Living Room Logic – Irish Science Podcast

Saturday, October 15, 2022

Do men feel more pain than women? w/ Dr Siobhain O'Mahony

Season 4, Ep. 41
What is more painful, a kick in the jewels or giving birth? Who REALLY experiences more pain: men or women? On today’s show, we sit down with Dr Siobhain O’ Mahony, a senior lecturer at University College Cork specializing in pain neuroscience, women's health, and the gut-brain axis. Dr. Siobhain starts the conversation by defining pain syndromes, different types of pains for both genders, and sex differences in how we perceive pain. She also expounds on the relationship between pain and estrogen level fluctuations, why high estrogen levels cause pain resistance, as well as how it’s entangled with birth control methods. Finally, we explore her research on the role of gut microbiota on anti-inflammatory & anti-pain properties, brain-gut microbiota axis, and healthy dietary changes or supplements that can target pain disorders such as probiotic intake.  Here’s a glimpse of what you’ll learn: ●     [01:09] Defining “pain syndrome/condition” ●     [02:27] Different types of pains ●     [04:29] Sex differences in how we perceive pain ●     [06:39] The science behind estrogen levels & pain ●     [11:36] Pain interaction with contraceptives ●     [13:55] Dr. Siobhain’s investigative research on gut microbiota  ●     [19:59] Dietary changes to target pain disorders ●     [23:07] Sex difference pain in irritable bowel syndrome Key Quotes by Professor Dr. Siobhain O’Mahony:●     It’s not the levels of estrogen that are important with regard to sexes & sex differences in pain. It’s the fluctuation levels that we have.●     Maintaining a healthy gut microorganism environment is really key to well-being.●     Women have a lower threshold & lower tolerance to pain stimulation than men. 
Sunday, October 2, 2022

How an Irish Mathematician is Uncovering LIFE in the Universe at NASA w/ Dr Caoimhe Rooney

Season 4, Ep. 40
Today, we sit down with Dr. Caoimhe Rooney, a research scientist at NASA whose areas of expertise include mathematical modelling of complex engineering systems, planetary science, public communication and mission design. She has been featured in Forbes 30 Under 30 in 2022. Listen in as Dr. Rooney discusses how participating in Oxford’s Industrially Focused Mathematical Modelling program paved the way for a career in applied mathematics at NASA. She speaks on the delicate balance between performing technical analysis and accepting uncertainty in the field of exoplanet characterisation. Dr. Rooney also talks about the goals of mathematical modelling at NASA and how she typically goes about collecting and applying data in her work. She shares her uniquely challenging experience as the only mathematician on a team of physicists, alongside having to navigate a considerable time difference. Finally, Dr. Rooney speaks on her future goals as well as her initiative to get more women into the field of mathematics via the Mathematigals platform. Here’s a glimpse of what you’ll learn: ●      [02:43] Why Dr. Rooney chose space ●      [07:42] About Dr. Rooney’s PhD thesis ●      [12:50] Applying mathematical modelling to planetary science ●      [17:10] Factoring clouds into mathematical models ●      [21:52] The goals of mathematical modelling at NASA ●      [27:50] How Dr. Rooney collects data ●      [31:11] Being the only mathematician on a team of physicists ●      [34:57] About Mathematigals ●      [38:46] Dr. Rooney’s goals for the future of her career Key Quotes by Dr. Caoimhe Rooney:●      Something that you might not be able to physically touch or put your hands on will still be underpinned by some sort of mathematical equation. There is always a way that you can take something physical and put it on paper in the form of equations and physics principles.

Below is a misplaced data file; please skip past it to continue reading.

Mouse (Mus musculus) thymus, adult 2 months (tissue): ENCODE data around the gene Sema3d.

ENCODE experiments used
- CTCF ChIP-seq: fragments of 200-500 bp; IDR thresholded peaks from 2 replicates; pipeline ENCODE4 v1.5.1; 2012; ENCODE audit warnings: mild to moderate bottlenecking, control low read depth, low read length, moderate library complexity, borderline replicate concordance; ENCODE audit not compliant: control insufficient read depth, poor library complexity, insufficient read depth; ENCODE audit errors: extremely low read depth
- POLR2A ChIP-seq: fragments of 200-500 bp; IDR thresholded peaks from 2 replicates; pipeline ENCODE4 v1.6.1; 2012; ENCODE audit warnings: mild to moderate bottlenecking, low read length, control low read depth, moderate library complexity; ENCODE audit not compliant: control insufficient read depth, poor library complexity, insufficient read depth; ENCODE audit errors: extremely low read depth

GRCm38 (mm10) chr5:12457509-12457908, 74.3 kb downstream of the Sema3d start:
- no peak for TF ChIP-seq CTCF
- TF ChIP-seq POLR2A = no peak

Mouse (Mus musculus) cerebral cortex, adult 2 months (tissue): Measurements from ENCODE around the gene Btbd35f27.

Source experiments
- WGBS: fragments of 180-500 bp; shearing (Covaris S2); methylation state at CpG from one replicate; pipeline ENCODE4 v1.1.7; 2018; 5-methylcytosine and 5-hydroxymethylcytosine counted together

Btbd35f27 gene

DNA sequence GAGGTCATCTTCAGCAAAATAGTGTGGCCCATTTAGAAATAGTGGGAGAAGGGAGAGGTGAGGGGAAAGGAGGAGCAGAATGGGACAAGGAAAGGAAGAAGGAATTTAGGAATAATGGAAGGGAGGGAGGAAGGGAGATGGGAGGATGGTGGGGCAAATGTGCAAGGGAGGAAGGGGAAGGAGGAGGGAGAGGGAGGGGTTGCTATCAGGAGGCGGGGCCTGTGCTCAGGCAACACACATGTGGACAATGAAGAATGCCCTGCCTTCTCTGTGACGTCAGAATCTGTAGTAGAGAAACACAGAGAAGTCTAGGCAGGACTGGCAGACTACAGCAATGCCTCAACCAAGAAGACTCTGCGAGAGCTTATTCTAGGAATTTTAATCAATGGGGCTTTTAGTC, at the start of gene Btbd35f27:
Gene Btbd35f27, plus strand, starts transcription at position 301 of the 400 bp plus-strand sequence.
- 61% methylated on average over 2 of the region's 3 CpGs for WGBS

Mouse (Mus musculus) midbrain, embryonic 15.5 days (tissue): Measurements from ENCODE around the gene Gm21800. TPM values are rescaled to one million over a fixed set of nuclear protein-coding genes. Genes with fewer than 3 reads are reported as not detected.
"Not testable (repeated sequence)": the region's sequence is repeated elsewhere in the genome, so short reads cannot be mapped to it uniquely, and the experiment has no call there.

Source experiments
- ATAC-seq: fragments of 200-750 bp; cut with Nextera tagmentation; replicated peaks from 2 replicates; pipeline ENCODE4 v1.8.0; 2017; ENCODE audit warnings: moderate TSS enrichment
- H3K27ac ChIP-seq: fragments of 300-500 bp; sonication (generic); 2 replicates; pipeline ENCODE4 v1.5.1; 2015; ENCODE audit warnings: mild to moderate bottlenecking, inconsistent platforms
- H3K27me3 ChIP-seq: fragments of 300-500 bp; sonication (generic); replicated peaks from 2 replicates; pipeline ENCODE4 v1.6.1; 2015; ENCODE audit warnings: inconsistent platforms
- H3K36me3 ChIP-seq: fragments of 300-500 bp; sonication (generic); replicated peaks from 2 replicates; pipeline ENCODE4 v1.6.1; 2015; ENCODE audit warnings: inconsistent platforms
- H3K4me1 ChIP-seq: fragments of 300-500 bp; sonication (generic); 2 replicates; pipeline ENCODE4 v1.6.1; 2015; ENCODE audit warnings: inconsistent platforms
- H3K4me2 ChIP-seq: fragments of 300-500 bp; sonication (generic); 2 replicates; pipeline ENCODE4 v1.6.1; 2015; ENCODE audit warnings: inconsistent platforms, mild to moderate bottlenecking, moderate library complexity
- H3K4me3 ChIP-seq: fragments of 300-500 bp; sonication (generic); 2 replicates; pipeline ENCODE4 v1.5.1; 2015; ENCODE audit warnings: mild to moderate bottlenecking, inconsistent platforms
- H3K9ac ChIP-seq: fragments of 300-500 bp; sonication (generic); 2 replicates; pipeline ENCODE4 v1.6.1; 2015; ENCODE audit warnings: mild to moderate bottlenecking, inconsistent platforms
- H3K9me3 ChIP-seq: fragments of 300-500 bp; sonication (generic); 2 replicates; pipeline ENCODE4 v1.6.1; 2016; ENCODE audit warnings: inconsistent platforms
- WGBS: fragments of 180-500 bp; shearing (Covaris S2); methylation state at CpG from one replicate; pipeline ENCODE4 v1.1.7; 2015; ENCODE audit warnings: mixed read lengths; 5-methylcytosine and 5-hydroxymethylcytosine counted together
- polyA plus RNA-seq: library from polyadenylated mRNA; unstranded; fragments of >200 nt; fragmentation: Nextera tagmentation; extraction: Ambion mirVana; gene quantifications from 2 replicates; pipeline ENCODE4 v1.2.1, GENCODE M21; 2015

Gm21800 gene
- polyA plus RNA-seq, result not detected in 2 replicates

Sunday, September 18, 2022

When is processed food BAD for you? w/Prof Alan Kelly

Season 4, Ep. 38
Today, we sit down with Alan Kelly, a professor in the School of Food and Nutritional Sciences at University College Cork. Listen in as Professor Alan deep dive into the various myths and misconceptions around processed food. Defining “processing” as the transformation of raw material, he sheds some light on what is actually done to food before it reaches consumers and how we can make more informed choices about what we put into our body. He kicks off the conversation with a brief history of processed food and how various preservation techniques have helped human beings to survive harsh climates and even allowed civilization to make the transition from farms to cities. Professor Alan goes on to make the case that many—even modern—food processing techniques do not necessarily make what we’re eating “unhealthy”. He speaks on the achievement of minimal processing in particular and how current and future technologies are geared towards finding better ways to keep our food safe and stable. Here’s a glimpse of what you’ll learn: ●    [01:44] Defining “processed food” ●    [05:46] Why processed food allowed civilization to evolve ●    [10:14] The development of preservation techniques for the purpose of survival ●    [13:17] How to look at processing techniques in the modern world ●    [16:06] The regulation of food ●    [18:42] Achieving “minimal processing” ●    [25:48] The pros of preserving food ●    [30:00] Social perceptions of food processing techniques ●    [35:45] Future food processing technologies Key Quotes by Professor Alan Kelly:●    Over thousands of years, we figured out that, to be good for us to eat, to be safe, to be stable, food has to be transformed one way or another.●    Learning how to process food was key to the evolution of cities.●    We need to have confidence that food is one of the most regulated parts of our daily lives.●    Science, food science being no exception, is about solving problems.